Parler CEO John Matze: Iran's Supreme Leader Having Twitter a 'Double Standard'

Parler CEO John Matze has said the removal of his platform from app stores this week shows the "double standards" of the tech industry, claiming is just as much "nasty and threatening" content to be found on Twitter.

In an interview with Fox Business host Maria Bartiromo on Monday, the man behind the self-styled "free speech" social network claimed there was no credible evidence that user content uploaded to Parler was significantly different to posts on his rivals' platforms.

And he agreed with Bartiromo who said that Twitter does not appear to police Ayatollah Ali Khamenei, the Supreme Leader of Iran, to the same standards as other users.

Matze said: "As far as we can tell there's no accounts that have tremendous followings, that are getting a lot of people looking at [them], talking tens of thousands or hundreds of thousands like you do on Twitter, making these kinds of threats, especially ones like Ayatollah [Ali Khamenei] do regularly, so it is a complete double standard.

"I think people are waking up to it, and I think people see how big this is, but really what we can do to help curb this is point out the double standard as much as possible."

Twitter's policies typically give world leaders more room to operate as their posts are in the public interest, although "direct threats of violence" are one exception.

Khamenei's Twitter account, which is not verified but carries official statements, has for years been criticized for posts containing threatening language.

In a post from 2018 that remains online, he said that Israel was "a malignant cancerous tumor in the West Asian region that has to be removed and eradicated." Under the post, a wave of new comments can be seen questioning why it remains online.

Last week, Twitter removed a tweet from Khamenei for spreading misinformation about COVID, after he said U.S. and British vaccines were "completely untrustworthy." While the tweet was removed, Khamenei's profile still remains active on the platform.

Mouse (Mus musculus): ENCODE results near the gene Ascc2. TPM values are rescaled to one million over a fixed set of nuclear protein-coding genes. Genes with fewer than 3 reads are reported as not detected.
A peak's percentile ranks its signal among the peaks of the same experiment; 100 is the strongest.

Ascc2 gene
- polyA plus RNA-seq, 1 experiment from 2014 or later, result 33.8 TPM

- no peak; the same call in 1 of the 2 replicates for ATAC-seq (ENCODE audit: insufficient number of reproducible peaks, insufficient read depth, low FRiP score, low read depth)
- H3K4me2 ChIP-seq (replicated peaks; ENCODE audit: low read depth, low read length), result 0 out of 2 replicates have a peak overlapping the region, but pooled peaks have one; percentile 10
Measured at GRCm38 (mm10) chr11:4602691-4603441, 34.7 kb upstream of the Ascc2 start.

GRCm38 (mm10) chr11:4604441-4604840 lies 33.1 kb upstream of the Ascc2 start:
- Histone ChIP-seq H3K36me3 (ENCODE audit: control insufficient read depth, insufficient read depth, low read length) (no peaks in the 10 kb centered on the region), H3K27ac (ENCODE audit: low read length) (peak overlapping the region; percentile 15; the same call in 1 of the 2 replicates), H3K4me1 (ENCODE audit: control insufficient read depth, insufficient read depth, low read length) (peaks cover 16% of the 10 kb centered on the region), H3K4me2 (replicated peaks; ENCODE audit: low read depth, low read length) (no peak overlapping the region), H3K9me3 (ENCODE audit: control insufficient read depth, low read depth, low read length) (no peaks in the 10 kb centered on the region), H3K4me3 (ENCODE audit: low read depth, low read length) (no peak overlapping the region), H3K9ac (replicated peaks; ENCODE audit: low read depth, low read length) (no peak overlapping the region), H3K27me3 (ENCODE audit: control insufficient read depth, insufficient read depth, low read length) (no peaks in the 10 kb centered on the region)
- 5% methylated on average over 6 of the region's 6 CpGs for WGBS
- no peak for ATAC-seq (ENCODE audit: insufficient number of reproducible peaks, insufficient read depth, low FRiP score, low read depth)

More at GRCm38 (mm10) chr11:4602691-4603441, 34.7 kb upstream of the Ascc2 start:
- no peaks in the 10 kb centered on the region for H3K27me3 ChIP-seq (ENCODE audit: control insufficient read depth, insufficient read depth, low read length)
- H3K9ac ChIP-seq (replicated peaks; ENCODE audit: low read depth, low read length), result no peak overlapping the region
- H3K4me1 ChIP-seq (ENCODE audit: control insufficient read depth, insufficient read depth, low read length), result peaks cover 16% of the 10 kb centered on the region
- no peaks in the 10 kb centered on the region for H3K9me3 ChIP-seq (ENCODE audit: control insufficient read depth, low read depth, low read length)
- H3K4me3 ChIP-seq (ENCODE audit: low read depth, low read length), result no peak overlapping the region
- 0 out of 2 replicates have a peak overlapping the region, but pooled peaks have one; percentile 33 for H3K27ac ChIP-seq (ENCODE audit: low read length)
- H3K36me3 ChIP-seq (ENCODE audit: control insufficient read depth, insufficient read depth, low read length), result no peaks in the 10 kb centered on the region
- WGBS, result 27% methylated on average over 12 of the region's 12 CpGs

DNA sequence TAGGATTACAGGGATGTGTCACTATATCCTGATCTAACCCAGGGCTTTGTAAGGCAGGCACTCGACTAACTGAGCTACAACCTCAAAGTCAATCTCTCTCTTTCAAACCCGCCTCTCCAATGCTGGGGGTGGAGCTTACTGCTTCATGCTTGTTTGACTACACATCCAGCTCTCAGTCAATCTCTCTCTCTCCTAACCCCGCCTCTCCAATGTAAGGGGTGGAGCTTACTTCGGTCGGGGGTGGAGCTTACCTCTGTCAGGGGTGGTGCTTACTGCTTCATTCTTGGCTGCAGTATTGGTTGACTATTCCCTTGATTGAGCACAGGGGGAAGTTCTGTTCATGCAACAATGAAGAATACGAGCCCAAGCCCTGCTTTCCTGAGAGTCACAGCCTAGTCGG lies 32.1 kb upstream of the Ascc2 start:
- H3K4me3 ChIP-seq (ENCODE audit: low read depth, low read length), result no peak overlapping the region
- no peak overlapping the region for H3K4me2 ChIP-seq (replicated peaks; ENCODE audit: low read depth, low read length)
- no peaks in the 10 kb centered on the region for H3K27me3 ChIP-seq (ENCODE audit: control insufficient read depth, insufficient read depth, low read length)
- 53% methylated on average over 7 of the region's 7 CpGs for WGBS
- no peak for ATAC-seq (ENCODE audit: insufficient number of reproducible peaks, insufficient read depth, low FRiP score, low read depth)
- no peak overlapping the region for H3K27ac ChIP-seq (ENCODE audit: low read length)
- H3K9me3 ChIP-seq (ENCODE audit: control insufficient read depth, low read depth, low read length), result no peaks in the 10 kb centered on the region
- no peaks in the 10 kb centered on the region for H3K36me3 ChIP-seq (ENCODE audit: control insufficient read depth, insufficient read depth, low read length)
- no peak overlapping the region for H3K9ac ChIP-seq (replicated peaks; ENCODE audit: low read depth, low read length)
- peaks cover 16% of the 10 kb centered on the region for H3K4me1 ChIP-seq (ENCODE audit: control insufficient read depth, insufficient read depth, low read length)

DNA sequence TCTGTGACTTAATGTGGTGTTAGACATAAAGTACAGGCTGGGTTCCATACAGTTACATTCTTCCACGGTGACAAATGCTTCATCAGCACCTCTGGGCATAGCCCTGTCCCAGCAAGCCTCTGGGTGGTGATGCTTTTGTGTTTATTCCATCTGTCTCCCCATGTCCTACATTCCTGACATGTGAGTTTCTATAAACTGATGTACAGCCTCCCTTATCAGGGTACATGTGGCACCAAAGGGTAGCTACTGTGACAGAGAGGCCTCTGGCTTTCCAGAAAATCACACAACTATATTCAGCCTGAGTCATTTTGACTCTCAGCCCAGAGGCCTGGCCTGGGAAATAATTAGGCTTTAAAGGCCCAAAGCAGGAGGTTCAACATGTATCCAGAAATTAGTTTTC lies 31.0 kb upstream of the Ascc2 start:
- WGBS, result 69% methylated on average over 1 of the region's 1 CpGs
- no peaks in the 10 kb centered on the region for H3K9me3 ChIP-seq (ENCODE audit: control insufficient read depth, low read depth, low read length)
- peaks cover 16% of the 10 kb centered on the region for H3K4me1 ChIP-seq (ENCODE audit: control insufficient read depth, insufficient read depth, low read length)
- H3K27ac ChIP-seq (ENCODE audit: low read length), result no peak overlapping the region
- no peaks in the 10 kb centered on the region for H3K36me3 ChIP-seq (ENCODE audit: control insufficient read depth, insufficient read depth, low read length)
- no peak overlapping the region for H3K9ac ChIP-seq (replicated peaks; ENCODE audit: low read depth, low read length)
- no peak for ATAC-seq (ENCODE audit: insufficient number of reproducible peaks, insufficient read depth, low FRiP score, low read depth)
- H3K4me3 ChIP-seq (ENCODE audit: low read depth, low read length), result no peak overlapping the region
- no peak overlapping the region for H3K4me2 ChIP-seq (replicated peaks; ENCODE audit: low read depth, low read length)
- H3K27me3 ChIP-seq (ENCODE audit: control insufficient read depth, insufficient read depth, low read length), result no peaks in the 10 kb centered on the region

That is unlike the account of President Donald Trump, which was blocked by Twitter on January 8 as social networks and technology platforms scrambled to limit the spread of his posts that were deemed to have the ability to incite civil unrest.

The Parler app was removed from the Google Play Store and App Store last weekend for hosting content with the potential to cause harm or spark violence.

That decision came after a mob of Trump supporters, some of who were seemingly active on the Parler social network, stormed the U.S. Capitol Building in Washington, D.C.—a violent siege that resulted in five deaths, including that of a police officer.

The Parler website disappeared from the internet on Monday after it was suspended by hosting provider Amazon Web Services (AWS). Legal action is now ongoing, and AWS has argued it was justified in its actions due to the extreme content on Parler.

Matze said in the Fox Business interview that Parler went from being a possible "billion-dollar" company to shut off from the wider internet almost overnight.

He stated: "We have called all of the big tech players, all have said no and it's really a challenge, all of the backup vendors we already had deals with for hosting, even ones that after the fact said they would host us, ended up dropping us at the last second."

Parler
This illustration picture shows social media application logo from Parler displayed on a smartphone with its website in the background in Arlington, Virginia on July 2, 2020. OLIVIER DOULIERY/AFP/Getty